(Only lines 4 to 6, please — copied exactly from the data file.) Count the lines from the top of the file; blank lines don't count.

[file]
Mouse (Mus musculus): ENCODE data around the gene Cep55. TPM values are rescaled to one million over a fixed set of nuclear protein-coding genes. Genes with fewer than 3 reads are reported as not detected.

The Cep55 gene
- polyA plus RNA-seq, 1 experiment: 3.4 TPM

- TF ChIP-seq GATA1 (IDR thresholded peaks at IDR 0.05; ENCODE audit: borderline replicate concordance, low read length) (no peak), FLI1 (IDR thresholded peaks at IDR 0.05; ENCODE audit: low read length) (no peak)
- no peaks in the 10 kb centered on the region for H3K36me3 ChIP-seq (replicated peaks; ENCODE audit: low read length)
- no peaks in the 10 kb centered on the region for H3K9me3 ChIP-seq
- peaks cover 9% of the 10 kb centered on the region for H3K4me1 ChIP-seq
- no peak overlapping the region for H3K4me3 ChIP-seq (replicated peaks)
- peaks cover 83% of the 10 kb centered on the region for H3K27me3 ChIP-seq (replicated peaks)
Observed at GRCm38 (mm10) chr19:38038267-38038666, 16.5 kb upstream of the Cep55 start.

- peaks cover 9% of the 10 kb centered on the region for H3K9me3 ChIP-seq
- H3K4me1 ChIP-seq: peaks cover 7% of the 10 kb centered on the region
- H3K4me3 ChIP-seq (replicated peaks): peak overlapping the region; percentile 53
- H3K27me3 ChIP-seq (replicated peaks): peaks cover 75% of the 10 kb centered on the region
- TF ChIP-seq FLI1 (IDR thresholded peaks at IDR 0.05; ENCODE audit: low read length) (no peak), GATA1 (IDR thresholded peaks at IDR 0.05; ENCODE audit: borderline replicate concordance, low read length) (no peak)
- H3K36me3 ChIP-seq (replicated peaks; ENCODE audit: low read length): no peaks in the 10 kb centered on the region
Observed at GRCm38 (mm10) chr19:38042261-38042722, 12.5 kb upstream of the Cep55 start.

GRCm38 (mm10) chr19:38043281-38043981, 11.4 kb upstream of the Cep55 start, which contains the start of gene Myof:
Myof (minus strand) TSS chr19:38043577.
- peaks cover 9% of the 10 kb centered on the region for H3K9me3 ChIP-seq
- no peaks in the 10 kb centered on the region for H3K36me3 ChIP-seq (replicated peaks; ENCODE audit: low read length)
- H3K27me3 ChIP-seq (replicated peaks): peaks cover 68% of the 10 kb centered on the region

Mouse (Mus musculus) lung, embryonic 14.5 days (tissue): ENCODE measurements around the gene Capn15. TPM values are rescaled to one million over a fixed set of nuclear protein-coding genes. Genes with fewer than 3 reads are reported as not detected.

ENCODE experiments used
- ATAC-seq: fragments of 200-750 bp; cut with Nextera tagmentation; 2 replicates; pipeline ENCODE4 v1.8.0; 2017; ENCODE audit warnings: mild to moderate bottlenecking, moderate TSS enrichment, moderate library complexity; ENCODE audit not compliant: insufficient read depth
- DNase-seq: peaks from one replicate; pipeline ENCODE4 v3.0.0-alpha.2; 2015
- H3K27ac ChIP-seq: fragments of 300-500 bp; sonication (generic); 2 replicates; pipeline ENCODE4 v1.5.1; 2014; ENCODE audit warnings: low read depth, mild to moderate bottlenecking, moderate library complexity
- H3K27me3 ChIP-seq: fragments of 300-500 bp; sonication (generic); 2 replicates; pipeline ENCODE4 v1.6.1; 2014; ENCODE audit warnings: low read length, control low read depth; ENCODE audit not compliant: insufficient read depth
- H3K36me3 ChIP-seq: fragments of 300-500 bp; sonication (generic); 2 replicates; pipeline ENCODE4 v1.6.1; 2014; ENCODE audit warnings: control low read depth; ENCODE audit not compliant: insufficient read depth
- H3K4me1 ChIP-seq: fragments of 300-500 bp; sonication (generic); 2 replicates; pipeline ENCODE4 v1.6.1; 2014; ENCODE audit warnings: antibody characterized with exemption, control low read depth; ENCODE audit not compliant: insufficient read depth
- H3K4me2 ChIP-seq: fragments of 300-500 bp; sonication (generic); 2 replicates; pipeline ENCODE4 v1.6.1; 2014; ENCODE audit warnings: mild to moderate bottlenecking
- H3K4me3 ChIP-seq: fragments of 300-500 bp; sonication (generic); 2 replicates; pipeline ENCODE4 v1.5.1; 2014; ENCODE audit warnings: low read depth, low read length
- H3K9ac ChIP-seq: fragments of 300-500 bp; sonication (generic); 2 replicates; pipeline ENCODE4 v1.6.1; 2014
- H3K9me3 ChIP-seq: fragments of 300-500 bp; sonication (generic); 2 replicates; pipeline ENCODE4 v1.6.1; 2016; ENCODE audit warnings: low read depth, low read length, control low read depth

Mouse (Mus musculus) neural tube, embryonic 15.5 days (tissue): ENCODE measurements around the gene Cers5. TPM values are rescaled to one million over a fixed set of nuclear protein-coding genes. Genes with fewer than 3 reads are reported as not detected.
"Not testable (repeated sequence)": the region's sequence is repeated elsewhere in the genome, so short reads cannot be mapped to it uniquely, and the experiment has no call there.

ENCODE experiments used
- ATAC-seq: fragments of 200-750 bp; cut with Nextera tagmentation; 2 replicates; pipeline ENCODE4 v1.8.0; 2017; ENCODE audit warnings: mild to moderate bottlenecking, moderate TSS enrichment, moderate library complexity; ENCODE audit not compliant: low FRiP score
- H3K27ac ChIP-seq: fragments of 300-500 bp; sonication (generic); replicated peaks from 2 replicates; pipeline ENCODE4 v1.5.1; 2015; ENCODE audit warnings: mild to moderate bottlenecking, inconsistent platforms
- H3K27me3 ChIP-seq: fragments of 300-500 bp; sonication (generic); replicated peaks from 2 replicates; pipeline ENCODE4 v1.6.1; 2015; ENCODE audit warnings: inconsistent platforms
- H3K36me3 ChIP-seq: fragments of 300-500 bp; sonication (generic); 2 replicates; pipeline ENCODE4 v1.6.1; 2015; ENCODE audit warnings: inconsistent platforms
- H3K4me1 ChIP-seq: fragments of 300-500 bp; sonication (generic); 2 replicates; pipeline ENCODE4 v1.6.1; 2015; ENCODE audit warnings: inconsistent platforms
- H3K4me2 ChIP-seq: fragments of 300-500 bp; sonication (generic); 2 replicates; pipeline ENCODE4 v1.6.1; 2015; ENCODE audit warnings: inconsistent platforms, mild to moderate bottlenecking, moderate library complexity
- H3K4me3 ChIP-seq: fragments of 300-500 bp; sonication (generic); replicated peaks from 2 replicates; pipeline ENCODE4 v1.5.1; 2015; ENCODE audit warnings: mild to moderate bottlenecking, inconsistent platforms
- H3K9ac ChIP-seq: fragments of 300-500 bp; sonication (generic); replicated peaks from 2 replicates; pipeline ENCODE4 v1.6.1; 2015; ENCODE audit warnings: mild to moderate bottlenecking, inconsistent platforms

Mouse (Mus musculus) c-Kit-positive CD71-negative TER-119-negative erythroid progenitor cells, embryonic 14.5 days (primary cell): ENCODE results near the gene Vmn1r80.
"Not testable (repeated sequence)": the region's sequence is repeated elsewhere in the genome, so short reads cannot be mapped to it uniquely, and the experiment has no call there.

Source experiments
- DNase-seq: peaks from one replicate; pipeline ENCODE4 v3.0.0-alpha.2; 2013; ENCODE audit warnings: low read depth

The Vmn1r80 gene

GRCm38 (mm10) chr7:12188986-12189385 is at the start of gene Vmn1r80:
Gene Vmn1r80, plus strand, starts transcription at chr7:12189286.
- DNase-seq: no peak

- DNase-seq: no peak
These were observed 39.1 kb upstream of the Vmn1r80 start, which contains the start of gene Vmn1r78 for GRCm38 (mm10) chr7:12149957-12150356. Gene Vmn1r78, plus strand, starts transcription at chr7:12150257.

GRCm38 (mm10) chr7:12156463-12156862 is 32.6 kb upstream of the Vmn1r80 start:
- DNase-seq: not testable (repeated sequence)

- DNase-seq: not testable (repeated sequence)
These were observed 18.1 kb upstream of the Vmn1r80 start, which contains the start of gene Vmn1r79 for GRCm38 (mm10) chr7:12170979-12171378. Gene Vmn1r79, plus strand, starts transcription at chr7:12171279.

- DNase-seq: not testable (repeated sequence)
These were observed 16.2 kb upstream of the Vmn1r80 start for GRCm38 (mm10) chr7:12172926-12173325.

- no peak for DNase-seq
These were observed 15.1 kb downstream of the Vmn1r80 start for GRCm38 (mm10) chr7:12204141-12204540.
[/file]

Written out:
- TF ChIP-seq GATA1 (IDR thresholded peaks at IDR 0.05; ENCODE audit: borderline replicate concordance, low read length) (no peak), FLI1 (IDR thresholded peaks at IDR 0.05; ENCODE audit: low read length) (no peak)
- no peaks in the 10 kb centered on the region for H3K36me3 ChIP-seq (replicated peaks; ENCODE audit: low read length)
- no peaks in the 10 kb centered on the region for H3K9me3 ChIP-seq